Cantor’s argument also neglects the Socratic-Christian tradition responsible for the best ideals and practices of Christendom—and for the further reforms proposed by early Christian humanists such as Thomas More. This tradition was rooted in both Scripture and Socratic ethics; it encouraged the personal and political practice of virtue understood as the reasoned pursuit of objective goods, but was also deeply cognizant of the permanent limitations of politics. Far from threatening (in Cantor’s words) to “unleash the dark side of human nature by pretending that it did not exist,” this tradition—best articulated by St. Augustine and St. Thomas Aquinas—insisted on both the essential goodness of human nature and the encumbrances of original sin. It taught that the pursuit of the highest virtues, though it could not wholly rely upon or hope to perfect the justice of earthly cities, had much to gain from and to contribute to the mitigation of evil and the promotion of good in the political realm.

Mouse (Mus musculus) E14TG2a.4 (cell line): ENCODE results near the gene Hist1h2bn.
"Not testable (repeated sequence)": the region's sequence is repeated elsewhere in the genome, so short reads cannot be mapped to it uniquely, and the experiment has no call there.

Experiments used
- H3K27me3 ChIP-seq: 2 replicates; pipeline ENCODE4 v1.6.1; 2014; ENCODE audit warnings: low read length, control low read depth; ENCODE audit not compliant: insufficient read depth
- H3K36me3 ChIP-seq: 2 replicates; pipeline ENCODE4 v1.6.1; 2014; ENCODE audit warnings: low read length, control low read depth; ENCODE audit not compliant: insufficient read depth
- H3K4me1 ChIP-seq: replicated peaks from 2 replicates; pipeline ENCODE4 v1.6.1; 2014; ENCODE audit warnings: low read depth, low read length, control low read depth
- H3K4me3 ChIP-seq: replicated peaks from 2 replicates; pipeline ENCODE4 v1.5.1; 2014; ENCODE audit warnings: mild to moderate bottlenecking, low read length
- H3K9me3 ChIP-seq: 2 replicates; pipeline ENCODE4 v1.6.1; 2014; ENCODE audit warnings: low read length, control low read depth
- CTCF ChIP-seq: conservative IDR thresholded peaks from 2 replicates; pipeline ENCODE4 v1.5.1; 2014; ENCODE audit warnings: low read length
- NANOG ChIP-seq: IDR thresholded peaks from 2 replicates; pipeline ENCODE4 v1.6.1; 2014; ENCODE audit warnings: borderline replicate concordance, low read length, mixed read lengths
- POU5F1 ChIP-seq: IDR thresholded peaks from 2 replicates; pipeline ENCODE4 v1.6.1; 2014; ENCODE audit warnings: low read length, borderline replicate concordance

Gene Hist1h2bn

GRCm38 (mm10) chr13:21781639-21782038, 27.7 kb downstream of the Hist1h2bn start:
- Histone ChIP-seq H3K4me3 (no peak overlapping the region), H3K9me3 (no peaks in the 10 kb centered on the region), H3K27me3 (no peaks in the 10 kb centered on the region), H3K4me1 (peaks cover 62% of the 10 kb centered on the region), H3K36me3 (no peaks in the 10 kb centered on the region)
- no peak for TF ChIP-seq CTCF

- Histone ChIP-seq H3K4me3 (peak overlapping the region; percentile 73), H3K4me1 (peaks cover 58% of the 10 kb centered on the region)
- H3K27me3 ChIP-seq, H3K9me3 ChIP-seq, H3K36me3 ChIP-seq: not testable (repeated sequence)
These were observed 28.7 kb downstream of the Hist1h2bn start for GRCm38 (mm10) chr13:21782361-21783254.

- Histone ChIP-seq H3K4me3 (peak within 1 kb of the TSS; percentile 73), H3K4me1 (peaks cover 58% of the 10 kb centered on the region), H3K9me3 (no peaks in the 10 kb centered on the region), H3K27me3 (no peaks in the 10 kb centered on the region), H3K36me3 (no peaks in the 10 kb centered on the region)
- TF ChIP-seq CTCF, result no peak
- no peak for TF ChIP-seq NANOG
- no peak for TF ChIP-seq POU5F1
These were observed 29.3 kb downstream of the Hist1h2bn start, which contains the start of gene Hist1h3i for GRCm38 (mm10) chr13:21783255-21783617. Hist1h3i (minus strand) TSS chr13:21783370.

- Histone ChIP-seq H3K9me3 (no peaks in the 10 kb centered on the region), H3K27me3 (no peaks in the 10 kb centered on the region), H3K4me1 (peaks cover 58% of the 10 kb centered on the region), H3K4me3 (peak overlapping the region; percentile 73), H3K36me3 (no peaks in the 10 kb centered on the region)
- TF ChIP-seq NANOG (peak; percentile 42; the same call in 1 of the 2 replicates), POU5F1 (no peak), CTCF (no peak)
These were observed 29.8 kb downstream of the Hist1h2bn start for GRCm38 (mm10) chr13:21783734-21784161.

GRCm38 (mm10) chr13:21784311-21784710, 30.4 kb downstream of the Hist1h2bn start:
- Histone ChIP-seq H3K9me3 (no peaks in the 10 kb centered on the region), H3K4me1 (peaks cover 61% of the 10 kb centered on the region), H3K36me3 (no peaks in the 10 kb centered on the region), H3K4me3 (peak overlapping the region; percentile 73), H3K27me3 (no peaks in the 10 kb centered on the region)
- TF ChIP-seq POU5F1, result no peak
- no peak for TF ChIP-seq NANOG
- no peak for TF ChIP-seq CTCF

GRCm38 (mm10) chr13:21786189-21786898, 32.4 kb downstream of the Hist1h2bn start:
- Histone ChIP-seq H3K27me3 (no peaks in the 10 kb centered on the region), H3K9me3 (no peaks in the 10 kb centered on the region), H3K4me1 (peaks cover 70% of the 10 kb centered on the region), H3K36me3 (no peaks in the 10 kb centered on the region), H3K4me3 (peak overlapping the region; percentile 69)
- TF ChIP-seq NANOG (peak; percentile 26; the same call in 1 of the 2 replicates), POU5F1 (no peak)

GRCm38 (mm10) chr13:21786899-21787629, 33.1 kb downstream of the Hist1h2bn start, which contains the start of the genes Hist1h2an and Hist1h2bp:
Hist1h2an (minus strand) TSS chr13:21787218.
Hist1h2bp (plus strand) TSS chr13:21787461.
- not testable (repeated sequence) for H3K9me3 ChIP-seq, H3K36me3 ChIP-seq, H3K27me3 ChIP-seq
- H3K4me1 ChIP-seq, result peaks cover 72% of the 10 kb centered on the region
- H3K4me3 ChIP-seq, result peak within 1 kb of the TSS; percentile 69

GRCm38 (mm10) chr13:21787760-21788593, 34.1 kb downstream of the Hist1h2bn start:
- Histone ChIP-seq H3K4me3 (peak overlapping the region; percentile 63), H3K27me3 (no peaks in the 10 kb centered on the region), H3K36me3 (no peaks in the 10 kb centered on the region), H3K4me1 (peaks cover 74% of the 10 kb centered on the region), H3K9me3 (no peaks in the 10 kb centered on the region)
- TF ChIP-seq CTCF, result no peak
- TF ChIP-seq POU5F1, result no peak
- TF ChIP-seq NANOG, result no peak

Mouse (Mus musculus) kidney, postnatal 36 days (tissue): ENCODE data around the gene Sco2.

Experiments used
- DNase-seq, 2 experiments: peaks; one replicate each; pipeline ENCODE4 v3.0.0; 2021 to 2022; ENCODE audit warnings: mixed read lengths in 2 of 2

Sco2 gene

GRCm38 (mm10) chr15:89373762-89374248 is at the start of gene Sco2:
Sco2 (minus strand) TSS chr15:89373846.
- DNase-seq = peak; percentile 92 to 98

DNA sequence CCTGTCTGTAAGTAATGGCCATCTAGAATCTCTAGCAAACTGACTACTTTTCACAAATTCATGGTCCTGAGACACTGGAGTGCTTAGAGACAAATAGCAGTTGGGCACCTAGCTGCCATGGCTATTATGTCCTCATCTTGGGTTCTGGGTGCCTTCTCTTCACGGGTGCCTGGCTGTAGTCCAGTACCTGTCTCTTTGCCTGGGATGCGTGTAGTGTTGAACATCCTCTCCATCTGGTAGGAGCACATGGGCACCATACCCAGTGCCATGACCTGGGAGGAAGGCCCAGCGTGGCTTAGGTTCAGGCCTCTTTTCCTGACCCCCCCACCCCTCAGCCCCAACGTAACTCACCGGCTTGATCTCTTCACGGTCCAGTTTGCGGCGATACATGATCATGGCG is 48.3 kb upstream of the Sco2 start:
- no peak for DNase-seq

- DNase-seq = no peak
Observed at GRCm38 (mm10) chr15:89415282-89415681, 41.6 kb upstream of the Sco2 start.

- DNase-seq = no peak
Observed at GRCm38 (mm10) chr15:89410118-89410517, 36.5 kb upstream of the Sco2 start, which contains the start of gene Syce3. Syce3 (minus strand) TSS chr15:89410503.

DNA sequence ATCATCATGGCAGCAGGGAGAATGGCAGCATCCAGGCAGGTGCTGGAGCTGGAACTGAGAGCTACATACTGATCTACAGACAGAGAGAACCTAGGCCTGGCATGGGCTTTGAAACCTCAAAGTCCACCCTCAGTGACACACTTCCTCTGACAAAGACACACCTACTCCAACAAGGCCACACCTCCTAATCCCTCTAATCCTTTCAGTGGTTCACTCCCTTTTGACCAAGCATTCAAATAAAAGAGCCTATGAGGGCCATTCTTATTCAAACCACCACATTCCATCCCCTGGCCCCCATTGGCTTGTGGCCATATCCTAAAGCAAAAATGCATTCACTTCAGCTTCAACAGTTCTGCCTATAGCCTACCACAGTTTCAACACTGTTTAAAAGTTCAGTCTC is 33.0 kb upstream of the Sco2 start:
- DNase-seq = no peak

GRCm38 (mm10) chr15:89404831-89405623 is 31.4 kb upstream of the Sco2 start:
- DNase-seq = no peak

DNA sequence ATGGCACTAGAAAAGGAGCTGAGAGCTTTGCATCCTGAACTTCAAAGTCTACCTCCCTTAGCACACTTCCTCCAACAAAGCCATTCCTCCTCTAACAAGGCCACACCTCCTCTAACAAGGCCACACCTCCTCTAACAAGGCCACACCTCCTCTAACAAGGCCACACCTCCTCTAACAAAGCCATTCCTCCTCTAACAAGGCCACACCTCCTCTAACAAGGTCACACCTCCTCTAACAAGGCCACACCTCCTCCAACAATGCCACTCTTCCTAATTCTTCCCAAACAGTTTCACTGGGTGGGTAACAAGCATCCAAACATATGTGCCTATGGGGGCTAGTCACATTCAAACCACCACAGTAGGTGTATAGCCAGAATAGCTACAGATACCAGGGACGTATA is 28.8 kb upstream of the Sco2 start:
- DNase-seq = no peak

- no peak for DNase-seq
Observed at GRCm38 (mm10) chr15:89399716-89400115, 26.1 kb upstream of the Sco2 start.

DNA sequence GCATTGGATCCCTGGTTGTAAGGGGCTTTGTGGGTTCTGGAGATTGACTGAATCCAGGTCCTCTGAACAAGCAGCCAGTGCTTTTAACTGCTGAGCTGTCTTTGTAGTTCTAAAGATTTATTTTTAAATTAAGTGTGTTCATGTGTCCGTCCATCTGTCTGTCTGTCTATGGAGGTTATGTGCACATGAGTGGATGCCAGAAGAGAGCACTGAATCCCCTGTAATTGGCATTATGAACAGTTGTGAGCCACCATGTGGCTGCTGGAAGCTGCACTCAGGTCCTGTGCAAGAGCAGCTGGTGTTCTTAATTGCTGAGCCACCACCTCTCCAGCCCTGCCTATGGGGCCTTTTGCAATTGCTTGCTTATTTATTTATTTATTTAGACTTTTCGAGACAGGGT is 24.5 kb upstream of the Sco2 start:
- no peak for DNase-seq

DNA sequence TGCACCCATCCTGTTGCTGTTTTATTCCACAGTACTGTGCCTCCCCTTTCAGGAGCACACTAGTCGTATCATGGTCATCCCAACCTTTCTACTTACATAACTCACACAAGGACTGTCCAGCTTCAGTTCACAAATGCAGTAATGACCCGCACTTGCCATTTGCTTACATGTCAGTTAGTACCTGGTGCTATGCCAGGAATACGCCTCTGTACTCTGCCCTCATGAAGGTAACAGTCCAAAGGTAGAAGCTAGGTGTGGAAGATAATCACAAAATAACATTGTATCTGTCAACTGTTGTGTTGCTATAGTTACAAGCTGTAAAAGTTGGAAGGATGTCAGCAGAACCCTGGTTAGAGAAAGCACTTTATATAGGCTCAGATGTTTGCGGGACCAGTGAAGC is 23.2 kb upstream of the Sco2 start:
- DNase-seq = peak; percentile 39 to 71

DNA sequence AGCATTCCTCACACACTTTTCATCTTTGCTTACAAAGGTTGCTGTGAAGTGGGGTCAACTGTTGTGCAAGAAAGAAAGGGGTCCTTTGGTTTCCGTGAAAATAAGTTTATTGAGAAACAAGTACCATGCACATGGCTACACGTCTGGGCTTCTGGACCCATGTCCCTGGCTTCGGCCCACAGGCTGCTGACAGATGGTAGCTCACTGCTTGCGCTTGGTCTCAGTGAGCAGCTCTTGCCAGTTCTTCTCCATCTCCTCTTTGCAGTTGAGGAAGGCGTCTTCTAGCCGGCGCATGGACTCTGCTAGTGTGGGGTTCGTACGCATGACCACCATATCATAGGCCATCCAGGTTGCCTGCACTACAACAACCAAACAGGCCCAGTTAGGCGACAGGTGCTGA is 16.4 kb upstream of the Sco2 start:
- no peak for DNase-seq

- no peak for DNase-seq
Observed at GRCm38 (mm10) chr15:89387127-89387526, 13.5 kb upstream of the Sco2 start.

In exposing the flaws of political regimes and ideals from ancient to medieval to modern times, Shakespeare’s plays draw on this Socratic-Christian tradition. Though (in good Socratic form) Shakespeare gives a fair hearing to revolutionary ideas—such as Machiavelli’s proposal that classical and Christian virtues be abandoned in the name of the unrestrained pursuit of desires by princes and peoples—he ultimately and repeatedly signals the deadliness of these notions and the superiority of reforms grounded in the reality of higher goods.
Hamlet and the Conflict Between Old and New
An excellent illustration of Shakespeare’s response to the conflict between old ideals and new is Hamlet.